The King left Anet for Fontainebleau, and arrived the day before yesterday, but he is only stopping a night or two, and has attended to no business at all except what concerns the war with England here and in Scotland. He has sent great quantities of ammunition, provisions and artillery to Picardy, and is despatching several captains who are to leave for Scotland in six or seven days with thirty ships and 300,000 francs; he has changed his mind about Peter Strozzi's and the Prior of Capua's journey to Italy, and has sent them to Dieppe to make all necessary preparations for the war. His plan is still to carry out an enterprise by sea in the spring or earlier, though as yet there are no news of the English troops sent to Calais having done anything. The rumour that your Majesty caused the amicable arrangement to be interrupted is still current.
The King is sorely puzzled over the delay of your Majesty's journey to Germany, and is discussing the matter in all its doubtful, uncertain and unexpected aspects, trying to discover its reason. Some attribute it to some slight attack of gout in your Majesty's hand, others say that the King of the Romans is disinclined to accept the proposal your Majesty is said to have made to him touching the election of our Prince (i.e. Philip) which they say was the main object of the journey, and by means of which arrangement the papacy was to be secured to his Majesty (i.e. the King of the Romans). I see no truth in the report, for these folk are always dreaming things and interpreting them as their whim dictates.
On leaving Paris I heard that the King wished to raise the value of gold coins, and to put the au soleil crowns at forty-six or forty-seven sols, and that for this reason the governors of the mints had been called together; but this is still uncertain.
Melun, 17 December, 1549.
Dec. 19. Vienna Imp. Arch. E. 17. Van der Delft to the Emperor.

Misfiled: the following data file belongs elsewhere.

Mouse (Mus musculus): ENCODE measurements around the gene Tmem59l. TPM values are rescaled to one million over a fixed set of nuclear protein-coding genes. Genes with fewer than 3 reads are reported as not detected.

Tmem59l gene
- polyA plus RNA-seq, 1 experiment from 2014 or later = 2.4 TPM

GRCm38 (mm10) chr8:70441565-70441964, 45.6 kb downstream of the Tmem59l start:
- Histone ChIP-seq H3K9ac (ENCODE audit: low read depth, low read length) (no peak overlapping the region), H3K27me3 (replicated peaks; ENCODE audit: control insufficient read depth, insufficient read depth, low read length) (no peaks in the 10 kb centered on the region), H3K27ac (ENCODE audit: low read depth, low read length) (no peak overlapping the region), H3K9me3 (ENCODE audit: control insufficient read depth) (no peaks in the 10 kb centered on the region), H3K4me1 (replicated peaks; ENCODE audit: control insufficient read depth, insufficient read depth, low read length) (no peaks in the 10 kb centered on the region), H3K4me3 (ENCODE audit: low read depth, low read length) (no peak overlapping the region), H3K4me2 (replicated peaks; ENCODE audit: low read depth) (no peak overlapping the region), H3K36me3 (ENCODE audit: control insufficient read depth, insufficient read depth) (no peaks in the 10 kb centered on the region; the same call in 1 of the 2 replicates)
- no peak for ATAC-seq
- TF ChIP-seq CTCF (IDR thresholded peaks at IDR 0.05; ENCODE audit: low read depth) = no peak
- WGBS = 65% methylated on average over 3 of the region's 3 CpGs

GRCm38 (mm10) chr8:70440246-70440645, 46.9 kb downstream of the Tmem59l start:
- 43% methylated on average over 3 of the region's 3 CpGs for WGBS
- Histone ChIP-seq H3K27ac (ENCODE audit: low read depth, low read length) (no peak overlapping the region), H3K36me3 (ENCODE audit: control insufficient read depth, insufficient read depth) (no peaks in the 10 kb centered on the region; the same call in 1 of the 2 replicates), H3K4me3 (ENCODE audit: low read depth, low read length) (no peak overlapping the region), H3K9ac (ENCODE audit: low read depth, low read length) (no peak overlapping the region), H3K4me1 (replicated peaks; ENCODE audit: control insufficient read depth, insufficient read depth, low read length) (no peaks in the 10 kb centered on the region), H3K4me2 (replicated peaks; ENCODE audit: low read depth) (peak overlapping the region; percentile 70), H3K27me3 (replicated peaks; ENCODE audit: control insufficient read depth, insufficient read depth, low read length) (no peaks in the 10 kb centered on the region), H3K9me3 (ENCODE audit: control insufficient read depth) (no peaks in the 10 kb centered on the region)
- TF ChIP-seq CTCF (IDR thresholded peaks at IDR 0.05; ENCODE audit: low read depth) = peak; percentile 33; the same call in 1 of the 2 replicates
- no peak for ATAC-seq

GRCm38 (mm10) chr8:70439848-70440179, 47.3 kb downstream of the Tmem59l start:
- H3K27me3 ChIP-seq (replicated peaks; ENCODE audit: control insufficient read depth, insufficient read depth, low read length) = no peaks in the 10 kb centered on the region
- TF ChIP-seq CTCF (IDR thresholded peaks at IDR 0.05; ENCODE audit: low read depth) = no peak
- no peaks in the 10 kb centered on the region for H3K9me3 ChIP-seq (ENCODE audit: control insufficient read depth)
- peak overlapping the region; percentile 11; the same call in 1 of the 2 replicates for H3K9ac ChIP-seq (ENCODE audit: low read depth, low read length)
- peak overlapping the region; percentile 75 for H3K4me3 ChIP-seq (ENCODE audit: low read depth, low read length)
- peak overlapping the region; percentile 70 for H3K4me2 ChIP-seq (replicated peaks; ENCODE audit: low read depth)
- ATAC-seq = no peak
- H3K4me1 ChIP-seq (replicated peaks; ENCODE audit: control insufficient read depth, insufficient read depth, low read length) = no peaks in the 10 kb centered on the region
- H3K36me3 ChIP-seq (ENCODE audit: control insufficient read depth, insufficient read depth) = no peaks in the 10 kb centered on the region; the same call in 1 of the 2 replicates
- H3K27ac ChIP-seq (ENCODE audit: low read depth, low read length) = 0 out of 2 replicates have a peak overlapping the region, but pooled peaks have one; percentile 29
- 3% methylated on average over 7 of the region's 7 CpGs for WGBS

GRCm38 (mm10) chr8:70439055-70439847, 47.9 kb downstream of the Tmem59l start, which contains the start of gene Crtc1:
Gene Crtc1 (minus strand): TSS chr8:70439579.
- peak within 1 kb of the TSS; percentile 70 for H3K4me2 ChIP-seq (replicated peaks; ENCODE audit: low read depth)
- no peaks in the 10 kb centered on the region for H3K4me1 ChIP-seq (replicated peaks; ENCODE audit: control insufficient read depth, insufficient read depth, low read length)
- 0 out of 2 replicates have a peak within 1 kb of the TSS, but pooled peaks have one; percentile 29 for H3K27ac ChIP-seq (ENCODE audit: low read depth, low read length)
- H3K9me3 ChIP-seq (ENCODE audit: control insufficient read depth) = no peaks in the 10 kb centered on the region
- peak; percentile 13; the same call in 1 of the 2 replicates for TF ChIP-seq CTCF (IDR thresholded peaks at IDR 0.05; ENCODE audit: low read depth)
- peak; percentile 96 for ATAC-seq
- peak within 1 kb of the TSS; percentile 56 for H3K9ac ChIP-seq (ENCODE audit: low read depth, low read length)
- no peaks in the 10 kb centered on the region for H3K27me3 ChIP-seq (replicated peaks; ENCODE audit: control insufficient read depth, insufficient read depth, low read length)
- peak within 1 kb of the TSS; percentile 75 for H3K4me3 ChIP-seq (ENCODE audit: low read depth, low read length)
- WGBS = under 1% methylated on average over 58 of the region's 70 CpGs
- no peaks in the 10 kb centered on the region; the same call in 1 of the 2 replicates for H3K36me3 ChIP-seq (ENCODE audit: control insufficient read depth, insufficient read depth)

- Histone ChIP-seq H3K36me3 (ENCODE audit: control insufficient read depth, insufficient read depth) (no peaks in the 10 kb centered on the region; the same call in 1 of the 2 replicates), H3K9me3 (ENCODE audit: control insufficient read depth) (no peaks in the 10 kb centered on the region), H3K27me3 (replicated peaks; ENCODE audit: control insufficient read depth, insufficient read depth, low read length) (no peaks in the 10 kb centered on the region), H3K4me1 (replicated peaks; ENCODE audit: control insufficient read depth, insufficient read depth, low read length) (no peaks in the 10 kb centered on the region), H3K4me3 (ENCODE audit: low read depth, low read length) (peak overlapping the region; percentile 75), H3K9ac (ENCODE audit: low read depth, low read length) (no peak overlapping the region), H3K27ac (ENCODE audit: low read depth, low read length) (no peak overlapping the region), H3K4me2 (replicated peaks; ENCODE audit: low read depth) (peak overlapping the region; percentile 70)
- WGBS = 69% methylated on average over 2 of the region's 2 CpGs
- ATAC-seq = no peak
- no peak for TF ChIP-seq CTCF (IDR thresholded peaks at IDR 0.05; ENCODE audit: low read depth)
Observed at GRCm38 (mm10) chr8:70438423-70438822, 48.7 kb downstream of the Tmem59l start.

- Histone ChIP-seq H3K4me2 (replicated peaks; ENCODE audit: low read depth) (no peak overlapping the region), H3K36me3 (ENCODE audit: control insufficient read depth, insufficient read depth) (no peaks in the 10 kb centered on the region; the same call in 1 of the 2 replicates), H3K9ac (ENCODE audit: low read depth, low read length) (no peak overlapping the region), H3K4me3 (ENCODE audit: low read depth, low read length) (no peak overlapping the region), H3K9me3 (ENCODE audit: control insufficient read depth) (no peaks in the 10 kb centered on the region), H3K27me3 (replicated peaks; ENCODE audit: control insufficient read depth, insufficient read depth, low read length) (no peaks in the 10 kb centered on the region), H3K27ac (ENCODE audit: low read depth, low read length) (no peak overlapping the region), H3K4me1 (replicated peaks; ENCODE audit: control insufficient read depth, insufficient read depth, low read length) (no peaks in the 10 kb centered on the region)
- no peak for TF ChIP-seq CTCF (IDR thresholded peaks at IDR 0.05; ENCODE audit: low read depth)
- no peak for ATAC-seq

Sire: Since my last letters of the 26th of last month, I have been unable to discover that any important decision or action has been taken by the Council, but only that Antonio Guidotti, the Florentine merchant employed by the English to sound the French on a possible means of making peace, or at any rate of calling a truce, returned here but was immediately sent back to France. However, I have not learned more about his instructions than that the English desire to depute several persons to treat with the French; it is said they are to be the Privy-Seal, Paget and Wotton. What makes me suspect that there are negotiations on foot is that they are still holding back the Earl of Huntingdon, who was appointed to command Boulogne and was to have left twelve days ago, and also that the English are not sending anything over to France for warlike operations, and all the captains who were summoned to report the number of men they could raise, have received no replies to the offers they made. Courtpennick is staying here in London with his 2,000 Germans who were recalled from Scotland for use in the Boulonnais, and has been very favourably received by the King, but one sees no particular preparations for taking revenge on the enemy or attempting anything beyond preserving Boulogne. All this looks as if the English intended to sell Boulogne in order to give colour to the peace they wish to make; for they would be hard put to it to defend it now that the town is almost shut off from all help.